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Immunol Lett. 2009 Apr 27;123(2):97-102. doi: 10.1016/j.imlet.2009.02.011. Epub 2009 Mar 9.

Role of macrophages in tumour progression.

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Dept. of Immunology, Amala Cancer Research Centre, Amala Nagar Post, Thrissur 680 555, Kerala, India.


It is now becoming clear that the inflammatory cells that exist in the tumour microenvironment play an indispensable role in cancer progression. Tumour associated macrophages (TAMs) represent a prominent component of the mononuclear leukocyte population of solid tumours, which displays an ambivalent relationship with tumours. They originate in the circulation and are recruited to the tumour site by tumour-derived attractants such as chemokines and interact with the tumour cells and preferentially localize at the tumour-host tissue interface, in regions often associated with low oxygen tensions. The tumour microenvironment, including cytokines and hypoxia, regulates the localization and function of TAMs. Upon activated by cancer cells, the TAMs can release a vast diversity of growth factors, proteolytic enzymes, cytokines, and inflammatory mediators. Many of these factors are key agents in cancer metastasis. Substantial evidence suggests that TAMs can interact with cancer cells, modify the ECM, and promote cancer cell invasion and metastasis. Several natural products have shown ability to inhibit the production of proinflammatory cytokines and growth factors by TAMs. The presence of extensive TAM infiltration has been shown to correlate with cancer metastasis and poor prognosis in a variety of human carcinomas.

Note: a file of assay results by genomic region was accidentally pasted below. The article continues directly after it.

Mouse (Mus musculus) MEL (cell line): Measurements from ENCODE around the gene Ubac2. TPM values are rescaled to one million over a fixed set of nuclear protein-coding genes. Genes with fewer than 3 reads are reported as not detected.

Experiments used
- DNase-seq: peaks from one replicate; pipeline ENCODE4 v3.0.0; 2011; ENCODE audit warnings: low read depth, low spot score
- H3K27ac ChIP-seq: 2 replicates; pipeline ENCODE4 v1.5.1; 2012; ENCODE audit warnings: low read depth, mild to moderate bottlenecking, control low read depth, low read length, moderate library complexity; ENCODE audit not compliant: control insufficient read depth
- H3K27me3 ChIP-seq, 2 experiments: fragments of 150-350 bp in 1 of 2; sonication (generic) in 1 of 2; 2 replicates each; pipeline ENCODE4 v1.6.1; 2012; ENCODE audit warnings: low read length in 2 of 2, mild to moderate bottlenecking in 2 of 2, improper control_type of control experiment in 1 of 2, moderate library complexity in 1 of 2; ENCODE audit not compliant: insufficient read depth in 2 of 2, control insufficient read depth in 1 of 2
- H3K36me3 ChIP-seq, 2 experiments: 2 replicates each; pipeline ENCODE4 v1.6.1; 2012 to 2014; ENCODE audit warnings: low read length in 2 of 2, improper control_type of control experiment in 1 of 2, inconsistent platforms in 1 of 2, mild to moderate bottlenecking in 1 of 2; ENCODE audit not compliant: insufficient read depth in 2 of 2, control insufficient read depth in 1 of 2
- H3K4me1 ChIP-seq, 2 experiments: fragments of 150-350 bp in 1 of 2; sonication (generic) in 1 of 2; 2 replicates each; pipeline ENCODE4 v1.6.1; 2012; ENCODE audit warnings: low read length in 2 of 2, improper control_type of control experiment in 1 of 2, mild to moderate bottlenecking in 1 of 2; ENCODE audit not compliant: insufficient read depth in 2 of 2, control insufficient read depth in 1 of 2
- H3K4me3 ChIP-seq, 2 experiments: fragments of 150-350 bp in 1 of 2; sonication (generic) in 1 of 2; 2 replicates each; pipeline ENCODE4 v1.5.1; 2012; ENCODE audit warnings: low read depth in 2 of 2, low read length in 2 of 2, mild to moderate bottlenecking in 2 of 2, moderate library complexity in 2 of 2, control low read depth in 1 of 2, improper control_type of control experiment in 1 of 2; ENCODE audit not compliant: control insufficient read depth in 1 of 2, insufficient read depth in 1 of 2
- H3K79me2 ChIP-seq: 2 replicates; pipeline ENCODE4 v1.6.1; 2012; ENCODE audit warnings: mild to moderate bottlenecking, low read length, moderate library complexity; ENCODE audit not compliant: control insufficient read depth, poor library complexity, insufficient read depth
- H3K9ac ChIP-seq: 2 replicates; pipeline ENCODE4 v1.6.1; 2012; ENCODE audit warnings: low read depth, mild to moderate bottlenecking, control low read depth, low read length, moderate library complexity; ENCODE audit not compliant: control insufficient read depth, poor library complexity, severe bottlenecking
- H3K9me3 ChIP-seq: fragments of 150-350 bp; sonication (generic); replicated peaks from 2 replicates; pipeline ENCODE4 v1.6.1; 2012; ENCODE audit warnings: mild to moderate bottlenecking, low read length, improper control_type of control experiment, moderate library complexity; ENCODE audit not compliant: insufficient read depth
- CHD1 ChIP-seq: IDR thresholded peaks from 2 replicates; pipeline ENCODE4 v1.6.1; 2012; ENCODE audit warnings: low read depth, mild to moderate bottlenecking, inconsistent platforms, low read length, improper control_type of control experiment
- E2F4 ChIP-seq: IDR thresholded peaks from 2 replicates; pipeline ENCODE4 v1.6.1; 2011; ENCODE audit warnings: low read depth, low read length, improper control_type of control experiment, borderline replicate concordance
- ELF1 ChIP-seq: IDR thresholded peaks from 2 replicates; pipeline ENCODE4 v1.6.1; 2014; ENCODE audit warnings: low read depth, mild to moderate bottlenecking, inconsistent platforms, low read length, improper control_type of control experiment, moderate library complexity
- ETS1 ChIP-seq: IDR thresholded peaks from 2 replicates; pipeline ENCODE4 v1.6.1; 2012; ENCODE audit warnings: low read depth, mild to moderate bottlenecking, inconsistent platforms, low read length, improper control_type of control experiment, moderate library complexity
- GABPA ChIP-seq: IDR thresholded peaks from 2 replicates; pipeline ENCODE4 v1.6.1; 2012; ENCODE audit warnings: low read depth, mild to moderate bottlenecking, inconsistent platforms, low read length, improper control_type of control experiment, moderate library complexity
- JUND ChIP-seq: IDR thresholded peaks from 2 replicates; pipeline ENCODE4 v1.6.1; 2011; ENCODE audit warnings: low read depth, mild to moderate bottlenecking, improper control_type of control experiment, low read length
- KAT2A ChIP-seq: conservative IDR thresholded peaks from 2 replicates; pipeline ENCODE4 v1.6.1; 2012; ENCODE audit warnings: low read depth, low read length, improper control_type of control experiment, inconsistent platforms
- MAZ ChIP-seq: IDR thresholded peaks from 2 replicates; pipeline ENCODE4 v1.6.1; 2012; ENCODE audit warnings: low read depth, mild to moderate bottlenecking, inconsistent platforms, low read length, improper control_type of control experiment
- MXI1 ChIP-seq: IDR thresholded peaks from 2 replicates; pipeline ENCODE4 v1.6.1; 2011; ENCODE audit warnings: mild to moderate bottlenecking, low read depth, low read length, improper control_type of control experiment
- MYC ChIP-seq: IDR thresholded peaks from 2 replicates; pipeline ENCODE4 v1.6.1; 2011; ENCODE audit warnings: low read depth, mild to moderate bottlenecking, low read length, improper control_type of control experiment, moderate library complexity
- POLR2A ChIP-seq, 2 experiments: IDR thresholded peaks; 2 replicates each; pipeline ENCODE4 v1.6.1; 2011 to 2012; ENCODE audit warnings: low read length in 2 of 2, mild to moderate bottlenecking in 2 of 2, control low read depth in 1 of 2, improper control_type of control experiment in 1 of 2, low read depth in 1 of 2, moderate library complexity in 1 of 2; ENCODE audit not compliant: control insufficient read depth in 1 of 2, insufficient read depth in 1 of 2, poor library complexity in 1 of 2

[Indexed for MEDLINE]

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